Category Archives: RMS(one)

Indonesia’s Protection Gap – How the Sumatra Earthquake Shows that Coverage Must Spread

On December 7, 2016, a shallow magnitude 6.5 earthquake struck northern Sumatra in Indonesia, severely damaging or destroying more than ten thousand homes and many businesses, as well as causing over a hundred deaths. The disaster struck a poorer area away from the major cities, where the standards of building design, construction methods, and material quality are not sufficient to withstand such an earthquake.

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USGS Shake map for Mw 6.5 Earthquake

We have up-to-date research on local building design and construction practices in Indonesia, which we have incorporated into the latest version of the RMS® Indonesia Earthquake Model. This research was done last year when members of the RMS vulnerability team, including me, visited southeast Asia as part of the process to update the model. We held workshops with local earthquake engineering experts who practice there, and attended an earthquake engineering conference, as well as visiting commercial and industrial buildings, including those under construction, to see first-hand how they were designed and built.

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A workshop with local experts

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International Conference – Jogja Earthquake in Reflection (May, 2016)

This on-the-ground research provided insights into Indonesia’s rules and practices around construction, seismic design, code enforcement, as well as information on the relative quantities of different types of buildings in the country. We discovered significant differences between mainstream construction and those buildings covered by earthquake insurance, namely:

  • Past earthquakes have demonstrated that single family dwellings and/or low rise buildings are the most vulnerable building types compared to those built for commercial and industrial use, because of a lack of engineering design, poor construction, and lower material quality.
  • Buildings outside of major cities are mostly low rises and they may not be designed for earthquake risk.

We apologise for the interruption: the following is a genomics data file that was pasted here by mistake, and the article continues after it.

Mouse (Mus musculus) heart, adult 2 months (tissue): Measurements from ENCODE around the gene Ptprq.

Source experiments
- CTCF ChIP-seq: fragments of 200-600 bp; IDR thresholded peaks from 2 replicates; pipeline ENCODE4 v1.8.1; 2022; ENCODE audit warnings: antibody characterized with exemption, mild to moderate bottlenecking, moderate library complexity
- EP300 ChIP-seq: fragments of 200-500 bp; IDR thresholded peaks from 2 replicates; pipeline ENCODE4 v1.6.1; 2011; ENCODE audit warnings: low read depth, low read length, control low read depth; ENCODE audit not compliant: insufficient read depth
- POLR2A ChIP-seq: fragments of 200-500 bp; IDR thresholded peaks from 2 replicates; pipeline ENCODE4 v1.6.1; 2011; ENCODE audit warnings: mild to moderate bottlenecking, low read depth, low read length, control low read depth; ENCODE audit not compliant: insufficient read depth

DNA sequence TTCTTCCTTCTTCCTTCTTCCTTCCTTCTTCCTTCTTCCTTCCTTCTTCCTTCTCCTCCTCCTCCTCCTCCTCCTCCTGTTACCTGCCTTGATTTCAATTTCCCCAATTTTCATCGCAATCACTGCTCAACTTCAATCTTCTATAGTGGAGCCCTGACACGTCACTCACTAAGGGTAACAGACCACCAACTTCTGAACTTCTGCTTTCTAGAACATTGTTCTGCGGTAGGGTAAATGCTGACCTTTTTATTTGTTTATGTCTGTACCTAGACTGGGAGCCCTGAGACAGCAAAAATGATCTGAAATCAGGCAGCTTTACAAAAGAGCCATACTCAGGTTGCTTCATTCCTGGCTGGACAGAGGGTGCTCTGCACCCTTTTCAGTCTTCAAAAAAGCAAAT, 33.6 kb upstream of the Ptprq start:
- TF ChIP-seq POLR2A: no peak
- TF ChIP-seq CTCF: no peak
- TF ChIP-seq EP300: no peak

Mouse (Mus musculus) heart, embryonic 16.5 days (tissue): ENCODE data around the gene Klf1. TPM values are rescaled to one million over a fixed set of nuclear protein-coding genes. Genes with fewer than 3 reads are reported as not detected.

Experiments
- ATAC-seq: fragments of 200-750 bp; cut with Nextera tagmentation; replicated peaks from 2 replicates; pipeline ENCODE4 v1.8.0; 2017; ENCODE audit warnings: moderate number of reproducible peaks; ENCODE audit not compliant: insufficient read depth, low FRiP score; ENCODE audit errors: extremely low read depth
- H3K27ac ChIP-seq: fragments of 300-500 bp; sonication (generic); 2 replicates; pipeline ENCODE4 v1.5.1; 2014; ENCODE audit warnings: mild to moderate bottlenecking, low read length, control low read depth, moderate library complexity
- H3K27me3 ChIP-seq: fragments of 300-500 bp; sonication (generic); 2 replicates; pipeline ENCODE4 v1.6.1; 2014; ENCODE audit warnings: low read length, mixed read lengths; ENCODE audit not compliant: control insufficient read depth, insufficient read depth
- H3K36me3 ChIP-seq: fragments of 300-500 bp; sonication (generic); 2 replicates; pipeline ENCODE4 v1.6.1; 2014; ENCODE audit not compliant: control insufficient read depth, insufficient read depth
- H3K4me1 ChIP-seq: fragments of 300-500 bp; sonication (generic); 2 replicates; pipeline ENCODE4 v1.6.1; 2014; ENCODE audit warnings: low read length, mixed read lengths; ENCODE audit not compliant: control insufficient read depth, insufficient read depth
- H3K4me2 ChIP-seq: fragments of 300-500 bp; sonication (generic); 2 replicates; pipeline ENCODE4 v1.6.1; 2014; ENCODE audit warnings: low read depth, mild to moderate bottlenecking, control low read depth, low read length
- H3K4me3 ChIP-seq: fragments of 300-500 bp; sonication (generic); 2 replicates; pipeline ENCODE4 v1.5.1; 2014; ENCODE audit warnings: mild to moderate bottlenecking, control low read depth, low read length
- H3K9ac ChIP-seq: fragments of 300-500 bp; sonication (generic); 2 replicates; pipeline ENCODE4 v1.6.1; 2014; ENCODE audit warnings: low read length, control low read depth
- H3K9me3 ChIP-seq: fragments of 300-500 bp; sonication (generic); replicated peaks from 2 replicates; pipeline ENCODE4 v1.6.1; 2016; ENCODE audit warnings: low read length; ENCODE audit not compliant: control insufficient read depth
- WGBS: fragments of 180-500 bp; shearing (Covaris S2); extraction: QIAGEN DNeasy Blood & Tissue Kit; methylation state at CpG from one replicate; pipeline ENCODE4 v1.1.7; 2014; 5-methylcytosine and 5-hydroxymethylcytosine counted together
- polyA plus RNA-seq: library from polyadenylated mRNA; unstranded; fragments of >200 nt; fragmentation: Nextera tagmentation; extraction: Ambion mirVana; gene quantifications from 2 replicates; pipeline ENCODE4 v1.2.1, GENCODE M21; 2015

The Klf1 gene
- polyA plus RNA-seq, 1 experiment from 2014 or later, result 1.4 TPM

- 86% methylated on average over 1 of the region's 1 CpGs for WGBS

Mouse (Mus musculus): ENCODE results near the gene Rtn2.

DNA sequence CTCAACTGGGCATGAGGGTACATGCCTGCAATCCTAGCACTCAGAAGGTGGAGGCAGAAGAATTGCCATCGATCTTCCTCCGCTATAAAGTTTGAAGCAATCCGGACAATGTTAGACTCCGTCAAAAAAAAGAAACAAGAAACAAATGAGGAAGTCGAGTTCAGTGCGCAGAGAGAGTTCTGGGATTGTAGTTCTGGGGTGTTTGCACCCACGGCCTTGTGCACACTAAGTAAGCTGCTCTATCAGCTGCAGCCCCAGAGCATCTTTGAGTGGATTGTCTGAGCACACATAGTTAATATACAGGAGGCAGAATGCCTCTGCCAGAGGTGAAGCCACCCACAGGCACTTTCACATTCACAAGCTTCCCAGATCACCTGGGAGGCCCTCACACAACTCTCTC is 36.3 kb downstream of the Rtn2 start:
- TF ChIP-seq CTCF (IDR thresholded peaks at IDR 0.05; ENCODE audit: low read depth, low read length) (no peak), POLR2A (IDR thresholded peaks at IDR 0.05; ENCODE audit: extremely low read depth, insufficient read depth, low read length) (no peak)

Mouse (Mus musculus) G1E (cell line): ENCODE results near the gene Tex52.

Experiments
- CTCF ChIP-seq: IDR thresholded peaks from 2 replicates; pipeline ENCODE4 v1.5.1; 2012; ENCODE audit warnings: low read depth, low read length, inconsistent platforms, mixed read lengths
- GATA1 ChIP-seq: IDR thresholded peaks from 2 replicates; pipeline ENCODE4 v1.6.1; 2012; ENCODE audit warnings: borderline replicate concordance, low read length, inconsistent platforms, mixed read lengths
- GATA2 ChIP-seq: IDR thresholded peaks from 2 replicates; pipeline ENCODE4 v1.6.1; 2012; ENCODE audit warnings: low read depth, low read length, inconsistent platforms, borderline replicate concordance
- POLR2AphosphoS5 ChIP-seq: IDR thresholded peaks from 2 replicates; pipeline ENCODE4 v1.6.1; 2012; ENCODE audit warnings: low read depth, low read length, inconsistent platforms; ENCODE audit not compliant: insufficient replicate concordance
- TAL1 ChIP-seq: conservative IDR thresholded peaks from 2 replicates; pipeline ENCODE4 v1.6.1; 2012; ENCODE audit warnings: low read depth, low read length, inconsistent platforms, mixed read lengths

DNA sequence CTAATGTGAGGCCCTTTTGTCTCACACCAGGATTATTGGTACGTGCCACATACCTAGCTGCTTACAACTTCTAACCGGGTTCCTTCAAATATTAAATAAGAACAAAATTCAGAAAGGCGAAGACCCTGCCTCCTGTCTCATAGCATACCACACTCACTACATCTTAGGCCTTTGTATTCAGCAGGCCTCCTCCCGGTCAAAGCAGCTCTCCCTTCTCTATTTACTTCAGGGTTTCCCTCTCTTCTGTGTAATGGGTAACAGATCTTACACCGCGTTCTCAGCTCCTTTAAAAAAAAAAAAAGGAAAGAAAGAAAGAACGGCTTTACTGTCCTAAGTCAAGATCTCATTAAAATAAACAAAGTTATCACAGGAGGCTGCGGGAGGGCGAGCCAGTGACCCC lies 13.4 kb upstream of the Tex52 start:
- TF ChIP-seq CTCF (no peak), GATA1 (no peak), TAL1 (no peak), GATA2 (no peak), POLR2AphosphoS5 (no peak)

• Major cities such as Jakarta, Bandung, and Surabaya enforce a strict structural design review process for the construction of mid- and high-rise buildings.
  • Insurance penetration rates are higher for commercial and industrial buildings in and near major cities, with much lower penetration for residential properties in rural areas.

It’s perhaps not surprising that if poorer communities have less insurance protection, that they also cannot afford to invest in the higher quality construction that is designed to better withstand earthquakes. This is one of the primary reasons for the ‘protection gap’. As these countries become more developed, there’s the potential for that gap to start closing. In fact, Indonesia is one of the fastest growing economies in southeast Asia, with the property insurance and (re)insurance market expanding rapidly.

But as the earthquake disaster demonstrated, there are still many poorer regions with low insurance penetration which are also prone to repeated natural disasters. Sadly, there is still a long way to go before people in those places benefit from the resilience in their built environment which other, richer parts of the world may take for granted.

Exceedance 2017 Is Coming to New Orleans!

Welcome to the first in a series of blogs leading up to Exceedance 2017, March 20-23.

We’re looking forward to the event, which will be held at the Hyatt Regency New Orleans. Situated less than a mile from the historic French Quarter, and about a mile-and-a-half from Jackson Square, it’s a great location in the heart of the ‘Big Easy.’

This year’s theme, ‘Create Resilience,’ reflects the strength and spirit of New Orleans, including the tremendous progress made in the ten years since the devastation caused by Hurricane Katrina. Exceedance 2017 will emphasize how innovation, analytics, and ingenuity can create more resilience in our global catastrophe risk management practices.

Hands-On Training for Risk Modeler on the RMS(one) Platform and Version 17

With the release of Risk Modeler on the RMS(one)® platform and Version 17 upcoming in April, this year’s Exceedance schedule is focused on training and enablement. It’s the only place to get key insights into these new RMS releases – and be trained to assess risk more effectively.

Exceedance2017Exceedance will feature over 22 speakers and provide many opportunities to dive deep into more than 20 new models, including North America Earthquake, North Atlantic Hurricane, and major advances in science, software, and HD-simulation models.